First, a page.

Greece is the third-largest producer of olive oil, after Spain and Italy. The liquid, long a pillar of Mediterranean cooking, is also a mainstay of the Greek economy. In 2013, Greece exported some $602 million worth of olive oil, its third most valuable export after petroleum products and medicine, according to data from the World Bank.
Yet the majority of its olive oil is shipped in bulk to Italy. A 2012 report by global consultancy McKinsey says that allows Italian companies to capture an extra 50 percent premium on the value of the final product.
Packaging and branding its olive oil would greatly boost profits and help the Greece brand, McKinsey concluded.
Currently, only about 4 percent of Greek olive oil ends up in the U.S., the second-largest importer of olive oil in the world. Here its virtues are unsung, says David Neuman, CEO of the U.S. unit of Greek olive-oil company Gaea.
Americans “know about Greek yogurt, we know about good feta cheese, we don’t know much about good Greek olive oil,” Neuman says.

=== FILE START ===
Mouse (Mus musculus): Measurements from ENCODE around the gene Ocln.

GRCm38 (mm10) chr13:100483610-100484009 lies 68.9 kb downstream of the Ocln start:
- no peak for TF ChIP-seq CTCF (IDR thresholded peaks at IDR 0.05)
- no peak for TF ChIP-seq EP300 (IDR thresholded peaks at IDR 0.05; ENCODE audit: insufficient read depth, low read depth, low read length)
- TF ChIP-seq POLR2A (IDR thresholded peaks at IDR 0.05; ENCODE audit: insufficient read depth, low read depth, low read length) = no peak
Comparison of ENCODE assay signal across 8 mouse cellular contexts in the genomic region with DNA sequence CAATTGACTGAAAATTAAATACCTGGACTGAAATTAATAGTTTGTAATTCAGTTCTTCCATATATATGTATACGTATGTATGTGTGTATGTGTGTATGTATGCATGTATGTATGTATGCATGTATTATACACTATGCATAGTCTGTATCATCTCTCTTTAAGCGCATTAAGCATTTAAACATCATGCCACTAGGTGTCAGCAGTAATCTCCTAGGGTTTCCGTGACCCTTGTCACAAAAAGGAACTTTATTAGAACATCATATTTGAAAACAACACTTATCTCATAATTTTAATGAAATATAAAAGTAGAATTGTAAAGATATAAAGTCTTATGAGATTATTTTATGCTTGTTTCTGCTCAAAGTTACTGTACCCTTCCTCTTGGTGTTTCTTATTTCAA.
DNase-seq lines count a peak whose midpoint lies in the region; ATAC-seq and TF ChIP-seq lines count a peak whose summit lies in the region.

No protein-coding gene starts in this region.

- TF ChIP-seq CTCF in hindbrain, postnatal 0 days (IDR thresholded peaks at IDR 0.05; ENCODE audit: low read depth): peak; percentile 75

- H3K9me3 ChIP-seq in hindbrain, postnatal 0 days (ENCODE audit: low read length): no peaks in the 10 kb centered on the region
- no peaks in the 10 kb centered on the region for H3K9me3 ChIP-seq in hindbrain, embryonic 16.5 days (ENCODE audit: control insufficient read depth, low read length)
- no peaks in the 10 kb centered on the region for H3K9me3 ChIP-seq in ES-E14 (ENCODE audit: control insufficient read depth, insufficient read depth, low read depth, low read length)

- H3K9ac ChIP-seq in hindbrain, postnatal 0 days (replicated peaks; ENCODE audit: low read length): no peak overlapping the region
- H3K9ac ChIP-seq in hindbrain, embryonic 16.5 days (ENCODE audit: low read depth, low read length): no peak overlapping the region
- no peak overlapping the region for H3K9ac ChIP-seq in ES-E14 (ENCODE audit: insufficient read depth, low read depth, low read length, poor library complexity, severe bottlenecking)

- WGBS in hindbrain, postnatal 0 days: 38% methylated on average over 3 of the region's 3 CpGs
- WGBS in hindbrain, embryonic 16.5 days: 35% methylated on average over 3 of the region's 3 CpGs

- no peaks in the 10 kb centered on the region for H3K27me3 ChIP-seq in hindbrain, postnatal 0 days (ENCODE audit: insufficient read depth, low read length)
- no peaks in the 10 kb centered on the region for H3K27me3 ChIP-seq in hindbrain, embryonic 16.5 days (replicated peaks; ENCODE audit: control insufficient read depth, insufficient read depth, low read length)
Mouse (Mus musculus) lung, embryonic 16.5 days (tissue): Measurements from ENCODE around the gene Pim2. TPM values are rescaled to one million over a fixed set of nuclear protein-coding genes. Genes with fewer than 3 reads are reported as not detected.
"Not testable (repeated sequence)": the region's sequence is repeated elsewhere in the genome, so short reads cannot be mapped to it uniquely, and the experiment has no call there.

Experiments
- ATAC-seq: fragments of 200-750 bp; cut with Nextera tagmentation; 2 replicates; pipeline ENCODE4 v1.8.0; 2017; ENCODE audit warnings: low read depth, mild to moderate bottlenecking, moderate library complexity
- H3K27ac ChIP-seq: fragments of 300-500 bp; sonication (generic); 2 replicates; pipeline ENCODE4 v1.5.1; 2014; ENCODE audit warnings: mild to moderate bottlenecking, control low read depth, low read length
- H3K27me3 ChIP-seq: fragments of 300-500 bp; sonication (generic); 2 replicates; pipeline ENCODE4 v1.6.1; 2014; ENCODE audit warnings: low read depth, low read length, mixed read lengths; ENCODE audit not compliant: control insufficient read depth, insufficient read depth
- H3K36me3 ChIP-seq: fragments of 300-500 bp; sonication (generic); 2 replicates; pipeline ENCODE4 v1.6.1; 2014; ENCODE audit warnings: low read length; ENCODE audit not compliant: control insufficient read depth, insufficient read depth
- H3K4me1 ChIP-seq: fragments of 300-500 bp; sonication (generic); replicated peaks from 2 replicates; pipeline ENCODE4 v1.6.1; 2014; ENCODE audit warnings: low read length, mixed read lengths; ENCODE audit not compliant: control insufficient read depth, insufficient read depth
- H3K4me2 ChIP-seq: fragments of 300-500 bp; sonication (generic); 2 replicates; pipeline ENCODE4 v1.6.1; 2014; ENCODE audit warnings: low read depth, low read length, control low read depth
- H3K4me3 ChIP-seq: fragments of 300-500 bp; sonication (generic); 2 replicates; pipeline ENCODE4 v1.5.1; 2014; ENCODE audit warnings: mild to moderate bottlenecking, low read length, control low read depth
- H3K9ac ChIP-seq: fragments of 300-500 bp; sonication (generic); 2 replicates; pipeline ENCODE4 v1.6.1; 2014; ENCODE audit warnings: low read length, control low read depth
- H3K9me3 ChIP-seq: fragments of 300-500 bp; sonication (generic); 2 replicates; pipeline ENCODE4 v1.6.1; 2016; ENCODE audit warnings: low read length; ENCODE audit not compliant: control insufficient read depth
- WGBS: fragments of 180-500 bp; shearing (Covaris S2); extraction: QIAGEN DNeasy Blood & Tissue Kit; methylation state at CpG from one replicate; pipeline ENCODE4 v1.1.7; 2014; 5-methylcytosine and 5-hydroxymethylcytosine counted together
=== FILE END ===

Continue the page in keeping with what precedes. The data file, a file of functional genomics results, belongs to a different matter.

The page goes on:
But that may change with the Costco deal; on the warehouse club’s cornucopian shelves, the formerly green label and cap of the 2-liter extra-virgin oil bottles are now blue and proudly display the oil’s Hellenic origin.
“Certainly it’s going to put Greece on the map, because people watch what Costco does,” Neuman says.
On the future picture: Italian oil producer Augusto Spagnoli picks an olive last year. Italy’s 2014 olive harvest was declared the worst in its history, due to conditions that helped the olive fly do damage.
Nancy Harmon Jenkins, author of “Virgin Territory,” will appear at a book signing at Fiore